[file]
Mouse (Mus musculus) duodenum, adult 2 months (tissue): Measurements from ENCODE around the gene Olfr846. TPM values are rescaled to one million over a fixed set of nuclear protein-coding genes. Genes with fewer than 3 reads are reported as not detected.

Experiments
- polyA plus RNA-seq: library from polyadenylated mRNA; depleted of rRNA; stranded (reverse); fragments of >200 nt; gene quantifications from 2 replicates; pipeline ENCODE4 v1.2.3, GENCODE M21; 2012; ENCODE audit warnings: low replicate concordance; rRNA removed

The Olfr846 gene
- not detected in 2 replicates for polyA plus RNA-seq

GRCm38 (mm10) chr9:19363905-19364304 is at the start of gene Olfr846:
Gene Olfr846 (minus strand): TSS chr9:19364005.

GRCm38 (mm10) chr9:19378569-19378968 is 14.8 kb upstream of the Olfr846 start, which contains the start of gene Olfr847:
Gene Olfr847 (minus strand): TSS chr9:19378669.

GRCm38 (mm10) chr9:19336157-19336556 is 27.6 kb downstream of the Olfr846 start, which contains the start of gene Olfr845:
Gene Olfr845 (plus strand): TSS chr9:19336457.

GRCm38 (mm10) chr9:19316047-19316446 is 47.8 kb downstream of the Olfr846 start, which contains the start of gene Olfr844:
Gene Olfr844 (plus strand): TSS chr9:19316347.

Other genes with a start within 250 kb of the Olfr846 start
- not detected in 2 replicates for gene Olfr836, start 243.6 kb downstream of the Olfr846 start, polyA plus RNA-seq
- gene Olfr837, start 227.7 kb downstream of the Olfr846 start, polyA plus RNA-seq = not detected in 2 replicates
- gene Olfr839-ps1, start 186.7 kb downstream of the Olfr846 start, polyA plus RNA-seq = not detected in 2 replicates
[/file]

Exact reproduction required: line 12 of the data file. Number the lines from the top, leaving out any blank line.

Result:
GRCm38 (mm10) chr9:19316047-19316446 is 47.8 kb downstream of the Olfr846 start, which contains the start of gene Olfr844: